My Child Doesn’t Want To Brush His Teeth


boy holding toothbrush

Danish family therapist and author of “Your Competent Child”, Jesper Juul talks about “Equal Dignity” between parent and child.

What does he mean by this?  It is clearly not about equality, that is an impossibility between parent and child. As the adult it’s actually very important you realise and see the effect of how you hold more power, more knowledge, more financial control than your children do.

Equal dignity as I understand it is more about taking the values, the needs and the wants of your children seriously. The important point of this is that taking your child seriously doesn’t mean you have to agree with them. Your children desperately need your adult leadership. It’s just a fact: you know things about the world that they don’t. They need you to lead the way.

When your little girl (or boy) says “I don’t want to brush my teeth,” you can have equal dignity and say “I can understand that and I want you to brush your teeth.” The important point to understand in equal dignity is to remember that your child’s  position isn’t wrong. It is her  idea, her opinion in that moment. Based on the knowledge she holds (brushing teeth is annoying, disturbing to a game, tastes horrible or whatever) he is entitled to that opinion.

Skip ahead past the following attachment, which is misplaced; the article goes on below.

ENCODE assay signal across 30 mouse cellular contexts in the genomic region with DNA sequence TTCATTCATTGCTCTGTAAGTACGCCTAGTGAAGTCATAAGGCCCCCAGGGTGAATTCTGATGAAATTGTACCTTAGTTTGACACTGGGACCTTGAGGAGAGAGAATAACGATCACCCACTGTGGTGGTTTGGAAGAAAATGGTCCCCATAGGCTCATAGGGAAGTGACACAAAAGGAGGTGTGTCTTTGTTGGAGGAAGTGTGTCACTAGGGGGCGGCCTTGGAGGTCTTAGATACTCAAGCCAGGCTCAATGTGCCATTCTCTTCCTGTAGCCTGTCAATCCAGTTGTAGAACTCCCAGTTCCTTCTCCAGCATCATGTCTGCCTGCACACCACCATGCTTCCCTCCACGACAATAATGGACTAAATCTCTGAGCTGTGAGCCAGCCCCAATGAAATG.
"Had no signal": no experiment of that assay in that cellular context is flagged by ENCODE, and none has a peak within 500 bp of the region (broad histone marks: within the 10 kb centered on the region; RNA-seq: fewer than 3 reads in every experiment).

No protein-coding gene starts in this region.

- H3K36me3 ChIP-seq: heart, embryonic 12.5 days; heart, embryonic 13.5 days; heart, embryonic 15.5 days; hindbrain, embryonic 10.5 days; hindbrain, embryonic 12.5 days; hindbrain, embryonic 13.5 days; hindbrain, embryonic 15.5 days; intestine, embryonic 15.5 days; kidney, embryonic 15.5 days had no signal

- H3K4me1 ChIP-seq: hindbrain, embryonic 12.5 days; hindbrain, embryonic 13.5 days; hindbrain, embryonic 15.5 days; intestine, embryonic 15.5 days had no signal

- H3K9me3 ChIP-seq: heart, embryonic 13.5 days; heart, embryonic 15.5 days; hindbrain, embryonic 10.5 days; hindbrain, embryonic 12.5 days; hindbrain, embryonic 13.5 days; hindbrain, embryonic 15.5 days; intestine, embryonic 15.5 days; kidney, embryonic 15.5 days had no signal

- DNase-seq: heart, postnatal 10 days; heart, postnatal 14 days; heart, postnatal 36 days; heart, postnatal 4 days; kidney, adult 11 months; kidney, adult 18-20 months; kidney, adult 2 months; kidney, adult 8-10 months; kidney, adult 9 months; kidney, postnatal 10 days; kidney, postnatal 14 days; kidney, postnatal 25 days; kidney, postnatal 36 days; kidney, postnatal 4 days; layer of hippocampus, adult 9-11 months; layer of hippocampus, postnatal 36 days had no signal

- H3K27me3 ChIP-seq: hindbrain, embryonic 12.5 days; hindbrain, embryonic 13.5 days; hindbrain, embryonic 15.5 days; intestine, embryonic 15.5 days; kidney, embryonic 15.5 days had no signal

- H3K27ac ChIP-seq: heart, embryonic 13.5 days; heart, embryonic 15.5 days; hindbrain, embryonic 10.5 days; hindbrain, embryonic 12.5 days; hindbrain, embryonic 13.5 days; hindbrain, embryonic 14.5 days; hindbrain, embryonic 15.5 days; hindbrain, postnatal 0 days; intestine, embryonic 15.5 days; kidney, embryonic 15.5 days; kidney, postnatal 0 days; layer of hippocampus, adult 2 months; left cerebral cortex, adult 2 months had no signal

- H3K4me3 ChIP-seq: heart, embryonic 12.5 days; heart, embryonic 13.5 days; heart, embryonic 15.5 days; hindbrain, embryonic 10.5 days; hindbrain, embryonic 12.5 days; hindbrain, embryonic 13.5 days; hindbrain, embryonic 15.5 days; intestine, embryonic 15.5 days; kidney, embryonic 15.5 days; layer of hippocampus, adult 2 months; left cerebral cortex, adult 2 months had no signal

Based on the knowledge you hold (brushing teeth is an essential aspect of good dental hygiene, not brushing teeth is costly, has long term consequences and will lead to teeth decay) you need to let her know why you are insisting your way with concern, understanding and respect for her opinion.

Giving your child a choice where there is one can help her feel respected and given the dignity she needs. “So would you like to brush your teeth with me or with Daddy?” Or “Shall we brush teddy’s teeth first or yours?” after you have respected she doesn’t want to do it, you can introduce an option within the confines of the authority you hold. That gives your child her dignity back.  We do have an amazing six years in which to practice this teeth brushing because it only gets REALLY important that it happens as their adult teeth come in.

My experience is usually by the time they start loosing their milk teeth they are also much more willing to understand why it’s important to clean the new adult teeth that are growing in.

Shouting “you have to brush your teeth NOW because I say so” and forcing a tooth brush down her mouth is a sure-fire way to lose dignity for both of you!  Believe me I’ve tried it and we both ended in tears !

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